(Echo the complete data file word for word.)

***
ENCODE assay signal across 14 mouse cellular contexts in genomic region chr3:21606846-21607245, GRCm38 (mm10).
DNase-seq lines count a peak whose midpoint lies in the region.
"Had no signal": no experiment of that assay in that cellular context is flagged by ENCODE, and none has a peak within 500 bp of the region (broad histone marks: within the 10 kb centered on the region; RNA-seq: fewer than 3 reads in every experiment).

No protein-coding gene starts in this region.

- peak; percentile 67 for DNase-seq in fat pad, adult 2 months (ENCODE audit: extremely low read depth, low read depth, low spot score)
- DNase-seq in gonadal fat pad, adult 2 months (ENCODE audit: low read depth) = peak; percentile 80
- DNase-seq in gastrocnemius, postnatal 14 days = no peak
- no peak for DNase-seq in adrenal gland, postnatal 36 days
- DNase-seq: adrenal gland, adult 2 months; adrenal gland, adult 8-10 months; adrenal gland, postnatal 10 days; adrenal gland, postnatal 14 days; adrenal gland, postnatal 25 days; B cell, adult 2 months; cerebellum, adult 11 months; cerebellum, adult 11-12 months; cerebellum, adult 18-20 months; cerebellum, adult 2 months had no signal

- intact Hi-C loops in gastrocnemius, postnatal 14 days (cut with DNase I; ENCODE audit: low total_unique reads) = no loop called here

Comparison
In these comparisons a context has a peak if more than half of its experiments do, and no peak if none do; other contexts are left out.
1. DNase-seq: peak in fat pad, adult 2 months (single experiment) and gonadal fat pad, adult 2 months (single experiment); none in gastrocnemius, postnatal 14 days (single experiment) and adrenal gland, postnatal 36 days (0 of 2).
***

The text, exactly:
ENCODE assay signal across 14 mouse cellular contexts in genomic region chr3:21606846-21607245, GRCm38 (mm10).
DNase-seq lines count a peak whose midpoint lies in the region.
"Had no signal": no experiment of that assay in that cellular context is flagged by ENCODE, and none has a peak within 500 bp of the region (broad histone marks: within the 10 kb centered on the region; RNA-seq: fewer than 3 reads in every experiment).

No protein-coding gene starts in this region.

- peak; percentile 67 for DNase-seq in fat pad, adult 2 months (ENCODE audit: extremely low read depth, low read depth, low spot score)
- DNase-seq in gonadal fat pad, adult 2 months (ENCODE audit: low read depth) = peak; percentile 80
- DNase-seq in gastrocnemius, postnatal 14 days = no peak
- no peak for DNase-seq in adrenal gland, postnatal 36 days
- DNase-seq: adrenal gland, adult 2 months; adrenal gland, adult 8-10 months; adrenal gland, postnatal 10 days; adrenal gland, postnatal 14 days; adrenal gland, postnatal 25 days; B cell, adult 2 months; cerebellum, adult 11 months; cerebellum, adult 11-12 months; cerebellum, adult 18-20 months; cerebellum, adult 2 months had no signal

- intact Hi-C loops in gastrocnemius, postnatal 14 days (cut with DNase I; ENCODE audit: low total_unique reads) = no loop called here

Comparison
In these comparisons a context has a peak if more than half of its experiments do, and no peak if none do; other contexts are left out.
1. DNase-seq: peak in fat pad, adult 2 months (single experiment) and gonadal fat pad, adult 2 months (single experiment); none in gastrocnemius, postnatal 14 days (single experiment) and adrenal gland, postnatal 36 days (0 of 2).